August 19th 2011

We can report that we are now in the process of finalising formal research design with Kampala's Makerere University's Medical School. This research, however, has developed substantially from what was being envisaged following our seminar there in May.

Instead of it being a small pilot study run as part of a masters degree, the proposal has now escalated to being a Phase II Randomised Control Trial, with the Professor and Head of the Department of Pharmacology and Therapeutics as the lead investigator. We cannot say how excited we are by this development, since it could mean so much.

Firstly, it means that the scientist doctors at Makerere are awarding the project the same potentials as we are, having now seen and talked themselves with the patients and health workers at Kiswa Health Centre where we ran the first project.

Secondly, the research initiative has literally leap-frogged two levels, taking it far ahead in terms of our most optimistically projected programmes for more rigorous investigation.

Thirdly, with the Professor's involvement, we can expect that any results will be publishable in the sorts of journals that might make impressions with the medical organisations at the coalface of this disease in Africa (MSF etc) - those organisations which could help implement moxa treatment on a far wider scale than we could ever manage and which really could make a difference.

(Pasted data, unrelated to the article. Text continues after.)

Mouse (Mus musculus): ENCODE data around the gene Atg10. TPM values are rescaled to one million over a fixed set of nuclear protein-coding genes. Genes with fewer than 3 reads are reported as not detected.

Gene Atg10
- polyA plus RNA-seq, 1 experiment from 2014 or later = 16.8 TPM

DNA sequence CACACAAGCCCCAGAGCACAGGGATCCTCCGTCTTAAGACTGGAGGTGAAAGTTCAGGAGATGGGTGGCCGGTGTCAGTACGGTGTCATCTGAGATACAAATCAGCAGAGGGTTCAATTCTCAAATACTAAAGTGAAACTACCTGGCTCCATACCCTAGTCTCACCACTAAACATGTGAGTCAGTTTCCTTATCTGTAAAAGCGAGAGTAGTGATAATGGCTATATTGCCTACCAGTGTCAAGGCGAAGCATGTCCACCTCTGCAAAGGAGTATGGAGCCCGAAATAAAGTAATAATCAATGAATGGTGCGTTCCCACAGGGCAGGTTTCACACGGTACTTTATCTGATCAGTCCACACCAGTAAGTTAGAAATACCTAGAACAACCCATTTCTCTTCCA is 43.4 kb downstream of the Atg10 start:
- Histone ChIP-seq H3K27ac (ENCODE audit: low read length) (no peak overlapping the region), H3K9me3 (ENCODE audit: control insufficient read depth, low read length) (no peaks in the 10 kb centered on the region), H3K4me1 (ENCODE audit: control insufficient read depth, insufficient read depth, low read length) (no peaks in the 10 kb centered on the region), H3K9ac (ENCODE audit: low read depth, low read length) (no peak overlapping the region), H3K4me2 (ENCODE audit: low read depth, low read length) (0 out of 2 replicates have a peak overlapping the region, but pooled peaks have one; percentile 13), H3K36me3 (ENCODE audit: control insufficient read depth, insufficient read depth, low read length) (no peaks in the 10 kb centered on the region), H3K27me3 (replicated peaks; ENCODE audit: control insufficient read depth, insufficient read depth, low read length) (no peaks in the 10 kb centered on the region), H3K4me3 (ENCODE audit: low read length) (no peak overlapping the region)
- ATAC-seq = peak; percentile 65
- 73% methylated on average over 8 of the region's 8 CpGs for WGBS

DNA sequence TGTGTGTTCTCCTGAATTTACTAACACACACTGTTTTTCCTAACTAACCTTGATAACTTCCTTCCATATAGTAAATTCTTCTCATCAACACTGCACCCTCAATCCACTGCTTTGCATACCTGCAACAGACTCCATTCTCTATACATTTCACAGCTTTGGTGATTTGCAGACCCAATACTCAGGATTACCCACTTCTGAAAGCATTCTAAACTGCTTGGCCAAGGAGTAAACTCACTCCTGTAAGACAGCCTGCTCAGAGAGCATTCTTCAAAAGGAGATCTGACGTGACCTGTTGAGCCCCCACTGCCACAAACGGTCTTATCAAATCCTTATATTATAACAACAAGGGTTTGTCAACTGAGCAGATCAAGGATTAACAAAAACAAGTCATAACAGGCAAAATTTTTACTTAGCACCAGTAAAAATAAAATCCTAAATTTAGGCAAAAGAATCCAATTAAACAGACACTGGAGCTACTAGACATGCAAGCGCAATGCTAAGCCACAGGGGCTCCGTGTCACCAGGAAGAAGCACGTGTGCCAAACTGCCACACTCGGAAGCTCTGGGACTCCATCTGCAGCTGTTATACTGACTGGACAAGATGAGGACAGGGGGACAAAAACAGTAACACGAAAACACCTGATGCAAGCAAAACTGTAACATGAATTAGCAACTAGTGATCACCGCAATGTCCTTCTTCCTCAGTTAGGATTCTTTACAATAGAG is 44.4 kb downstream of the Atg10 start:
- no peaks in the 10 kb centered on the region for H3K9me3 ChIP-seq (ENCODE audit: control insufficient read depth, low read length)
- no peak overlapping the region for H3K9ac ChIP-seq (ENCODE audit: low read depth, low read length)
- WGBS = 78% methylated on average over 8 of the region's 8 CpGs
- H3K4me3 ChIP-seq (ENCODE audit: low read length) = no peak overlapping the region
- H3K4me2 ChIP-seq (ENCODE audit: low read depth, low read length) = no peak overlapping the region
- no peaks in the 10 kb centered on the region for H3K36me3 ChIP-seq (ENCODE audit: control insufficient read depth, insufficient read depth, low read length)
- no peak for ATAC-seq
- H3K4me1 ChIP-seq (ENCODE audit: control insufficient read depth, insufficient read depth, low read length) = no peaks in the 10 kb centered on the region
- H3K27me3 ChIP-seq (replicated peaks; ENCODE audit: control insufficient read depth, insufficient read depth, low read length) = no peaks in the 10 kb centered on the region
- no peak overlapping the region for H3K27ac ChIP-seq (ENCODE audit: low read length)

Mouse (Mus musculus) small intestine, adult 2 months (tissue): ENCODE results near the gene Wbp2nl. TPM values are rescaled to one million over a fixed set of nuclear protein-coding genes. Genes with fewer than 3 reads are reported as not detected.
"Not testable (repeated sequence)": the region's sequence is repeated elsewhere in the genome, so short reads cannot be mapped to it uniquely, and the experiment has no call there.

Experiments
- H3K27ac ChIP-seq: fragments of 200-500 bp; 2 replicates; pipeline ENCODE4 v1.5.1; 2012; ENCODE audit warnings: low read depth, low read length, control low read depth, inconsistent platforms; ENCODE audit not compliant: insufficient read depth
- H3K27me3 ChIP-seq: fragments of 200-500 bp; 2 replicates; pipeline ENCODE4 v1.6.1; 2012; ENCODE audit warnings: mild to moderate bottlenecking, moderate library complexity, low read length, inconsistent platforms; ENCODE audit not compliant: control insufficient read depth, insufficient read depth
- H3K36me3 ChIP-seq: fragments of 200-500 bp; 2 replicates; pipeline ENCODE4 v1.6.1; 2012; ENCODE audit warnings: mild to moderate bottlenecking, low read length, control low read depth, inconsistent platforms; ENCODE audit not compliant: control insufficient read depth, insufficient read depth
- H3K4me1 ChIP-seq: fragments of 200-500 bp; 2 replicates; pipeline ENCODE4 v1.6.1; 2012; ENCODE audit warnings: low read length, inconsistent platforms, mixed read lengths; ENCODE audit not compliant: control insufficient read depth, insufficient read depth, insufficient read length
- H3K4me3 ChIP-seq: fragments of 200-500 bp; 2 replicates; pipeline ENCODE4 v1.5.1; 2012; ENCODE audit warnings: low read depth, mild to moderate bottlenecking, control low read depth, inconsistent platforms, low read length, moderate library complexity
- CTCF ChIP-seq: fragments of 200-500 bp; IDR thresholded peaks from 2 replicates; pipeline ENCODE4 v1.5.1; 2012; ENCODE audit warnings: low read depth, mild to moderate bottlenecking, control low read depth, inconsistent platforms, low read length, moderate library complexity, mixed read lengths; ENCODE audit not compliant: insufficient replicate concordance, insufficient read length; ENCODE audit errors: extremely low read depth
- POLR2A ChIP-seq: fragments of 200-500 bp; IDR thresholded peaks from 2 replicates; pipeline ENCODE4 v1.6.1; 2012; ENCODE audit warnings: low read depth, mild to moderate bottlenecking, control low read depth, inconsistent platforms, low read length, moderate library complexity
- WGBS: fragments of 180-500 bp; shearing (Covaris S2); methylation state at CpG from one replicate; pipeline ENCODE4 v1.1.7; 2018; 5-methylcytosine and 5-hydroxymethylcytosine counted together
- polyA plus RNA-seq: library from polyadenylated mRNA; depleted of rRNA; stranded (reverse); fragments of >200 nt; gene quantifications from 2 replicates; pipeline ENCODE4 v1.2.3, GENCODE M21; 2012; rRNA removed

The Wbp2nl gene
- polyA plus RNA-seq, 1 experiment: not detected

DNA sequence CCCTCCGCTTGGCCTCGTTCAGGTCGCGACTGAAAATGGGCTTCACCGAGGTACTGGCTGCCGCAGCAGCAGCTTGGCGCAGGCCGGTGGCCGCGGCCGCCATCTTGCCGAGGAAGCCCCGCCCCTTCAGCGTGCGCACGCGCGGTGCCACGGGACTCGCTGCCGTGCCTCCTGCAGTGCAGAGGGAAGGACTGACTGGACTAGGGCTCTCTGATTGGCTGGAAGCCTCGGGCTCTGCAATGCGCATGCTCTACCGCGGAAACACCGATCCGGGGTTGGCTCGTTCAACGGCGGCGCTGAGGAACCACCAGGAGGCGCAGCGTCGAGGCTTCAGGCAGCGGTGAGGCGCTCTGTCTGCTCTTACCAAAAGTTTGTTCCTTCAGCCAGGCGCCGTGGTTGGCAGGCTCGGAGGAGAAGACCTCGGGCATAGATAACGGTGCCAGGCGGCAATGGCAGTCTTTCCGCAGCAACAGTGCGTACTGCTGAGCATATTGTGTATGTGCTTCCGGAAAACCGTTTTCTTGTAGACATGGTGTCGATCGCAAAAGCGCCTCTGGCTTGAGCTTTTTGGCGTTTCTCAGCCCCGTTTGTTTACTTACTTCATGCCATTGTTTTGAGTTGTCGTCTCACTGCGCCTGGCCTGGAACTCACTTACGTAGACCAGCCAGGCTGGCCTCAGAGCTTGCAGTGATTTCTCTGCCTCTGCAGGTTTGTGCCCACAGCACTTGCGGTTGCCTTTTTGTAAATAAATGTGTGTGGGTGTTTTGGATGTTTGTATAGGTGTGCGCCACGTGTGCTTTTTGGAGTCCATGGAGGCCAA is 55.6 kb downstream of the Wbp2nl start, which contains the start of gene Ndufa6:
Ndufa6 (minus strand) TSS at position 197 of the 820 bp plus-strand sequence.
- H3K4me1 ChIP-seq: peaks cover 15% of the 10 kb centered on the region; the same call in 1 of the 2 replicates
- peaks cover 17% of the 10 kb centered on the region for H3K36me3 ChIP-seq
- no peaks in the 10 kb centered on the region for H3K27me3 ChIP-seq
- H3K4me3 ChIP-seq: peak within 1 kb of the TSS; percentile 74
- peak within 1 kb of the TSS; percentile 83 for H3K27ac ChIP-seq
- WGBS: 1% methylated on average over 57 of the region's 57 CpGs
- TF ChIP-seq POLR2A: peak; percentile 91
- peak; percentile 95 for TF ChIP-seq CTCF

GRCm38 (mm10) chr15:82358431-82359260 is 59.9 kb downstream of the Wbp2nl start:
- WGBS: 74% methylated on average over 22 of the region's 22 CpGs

The proposed research is asking simple but vital questions, and the study design is robust. It intends to establish:

- What are the cure rates of standard first line drug treatment plus MOXIBUSTION versus the cure rates of standard drug treatment alone?

- Does the addition of moxibustion to standard TB treatment, improve lives /decrease morbidity and suffering of the TB patient during and after treatment?

With what we've learnt in Uganda and South Africa, however, not only are we convinced that TB and TB co-infected patients can benefit, but we also think that we can further simplify their moxa treatment when drugs are available, and that it will still be effective.